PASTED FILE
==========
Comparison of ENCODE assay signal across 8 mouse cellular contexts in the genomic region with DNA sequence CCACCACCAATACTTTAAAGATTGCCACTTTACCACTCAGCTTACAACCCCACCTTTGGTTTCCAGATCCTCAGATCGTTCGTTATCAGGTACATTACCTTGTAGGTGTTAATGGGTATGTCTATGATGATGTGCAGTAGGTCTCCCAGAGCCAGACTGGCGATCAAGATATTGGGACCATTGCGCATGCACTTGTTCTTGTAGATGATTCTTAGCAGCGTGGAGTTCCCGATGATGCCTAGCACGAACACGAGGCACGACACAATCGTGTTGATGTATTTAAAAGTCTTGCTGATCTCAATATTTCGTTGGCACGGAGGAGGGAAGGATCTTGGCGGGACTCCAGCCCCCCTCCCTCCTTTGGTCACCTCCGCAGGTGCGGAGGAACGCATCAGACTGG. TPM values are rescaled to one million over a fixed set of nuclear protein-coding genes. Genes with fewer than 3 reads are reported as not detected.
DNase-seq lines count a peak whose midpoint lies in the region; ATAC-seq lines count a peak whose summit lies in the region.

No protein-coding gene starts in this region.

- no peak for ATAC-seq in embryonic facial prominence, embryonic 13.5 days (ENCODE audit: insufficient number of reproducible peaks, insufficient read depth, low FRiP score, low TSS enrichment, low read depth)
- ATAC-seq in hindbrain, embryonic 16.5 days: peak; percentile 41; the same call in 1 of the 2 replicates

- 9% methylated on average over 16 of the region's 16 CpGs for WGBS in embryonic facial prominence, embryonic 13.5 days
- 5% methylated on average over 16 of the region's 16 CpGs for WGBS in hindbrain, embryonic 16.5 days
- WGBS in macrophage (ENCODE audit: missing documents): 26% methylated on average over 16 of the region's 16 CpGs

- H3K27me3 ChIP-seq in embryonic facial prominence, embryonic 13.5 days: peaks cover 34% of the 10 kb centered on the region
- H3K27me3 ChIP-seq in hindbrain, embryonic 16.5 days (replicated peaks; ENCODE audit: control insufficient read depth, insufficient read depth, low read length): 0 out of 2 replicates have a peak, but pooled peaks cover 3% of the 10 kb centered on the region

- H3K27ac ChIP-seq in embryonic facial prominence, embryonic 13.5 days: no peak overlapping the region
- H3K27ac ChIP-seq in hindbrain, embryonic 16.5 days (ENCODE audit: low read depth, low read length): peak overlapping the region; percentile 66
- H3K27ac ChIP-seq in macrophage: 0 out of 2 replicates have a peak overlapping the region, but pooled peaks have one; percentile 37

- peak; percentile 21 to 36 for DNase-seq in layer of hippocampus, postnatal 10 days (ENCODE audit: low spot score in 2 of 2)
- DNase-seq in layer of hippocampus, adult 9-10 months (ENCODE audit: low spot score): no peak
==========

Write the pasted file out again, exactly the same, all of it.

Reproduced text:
Comparison of ENCODE assay signal across 8 mouse cellular contexts in the genomic region with DNA sequence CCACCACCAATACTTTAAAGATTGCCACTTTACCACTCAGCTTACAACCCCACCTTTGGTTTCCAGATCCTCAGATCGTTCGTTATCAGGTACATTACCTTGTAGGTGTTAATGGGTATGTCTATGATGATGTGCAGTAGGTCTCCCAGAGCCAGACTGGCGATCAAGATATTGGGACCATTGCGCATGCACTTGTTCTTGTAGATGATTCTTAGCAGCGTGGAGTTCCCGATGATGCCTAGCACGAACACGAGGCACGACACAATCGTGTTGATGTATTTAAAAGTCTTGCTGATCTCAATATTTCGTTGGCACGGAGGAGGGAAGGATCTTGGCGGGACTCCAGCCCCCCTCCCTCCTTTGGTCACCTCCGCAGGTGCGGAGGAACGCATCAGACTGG. TPM values are rescaled to one million over a fixed set of nuclear protein-coding genes. Genes with fewer than 3 reads are reported as not detected.
DNase-seq lines count a peak whose midpoint lies in the region; ATAC-seq lines count a peak whose summit lies in the region.

No protein-coding gene starts in this region.

- no peak for ATAC-seq in embryonic facial prominence, embryonic 13.5 days (ENCODE audit: insufficient number of reproducible peaks, insufficient read depth, low FRiP score, low TSS enrichment, low read depth)
- ATAC-seq in hindbrain, embryonic 16.5 days: peak; percentile 41; the same call in 1 of the 2 replicates

- 9% methylated on average over 16 of the region's 16 CpGs for WGBS in embryonic facial prominence, embryonic 13.5 days
- 5% methylated on average over 16 of the region's 16 CpGs for WGBS in hindbrain, embryonic 16.5 days
- WGBS in macrophage (ENCODE audit: missing documents): 26% methylated on average over 16 of the region's 16 CpGs

- H3K27me3 ChIP-seq in embryonic facial prominence, embryonic 13.5 days: peaks cover 34% of the 10 kb centered on the region
- H3K27me3 ChIP-seq in hindbrain, embryonic 16.5 days (replicated peaks; ENCODE audit: control insufficient read depth, insufficient read depth, low read length): 0 out of 2 replicates have a peak, but pooled peaks cover 3% of the 10 kb centered on the region

- H3K27ac ChIP-seq in embryonic facial prominence, embryonic 13.5 days: no peak overlapping the region
- H3K27ac ChIP-seq in hindbrain, embryonic 16.5 days (ENCODE audit: low read depth, low read length): peak overlapping the region; percentile 66
- H3K27ac ChIP-seq in macrophage: 0 out of 2 replicates have a peak overlapping the region, but pooled peaks have one; percentile 37

- peak; percentile 21 to 36 for DNase-seq in layer of hippocampus, postnatal 10 days (ENCODE audit: low spot score in 2 of 2)
- DNase-seq in layer of hippocampus, adult 9-10 months (ENCODE audit: low spot score): no peak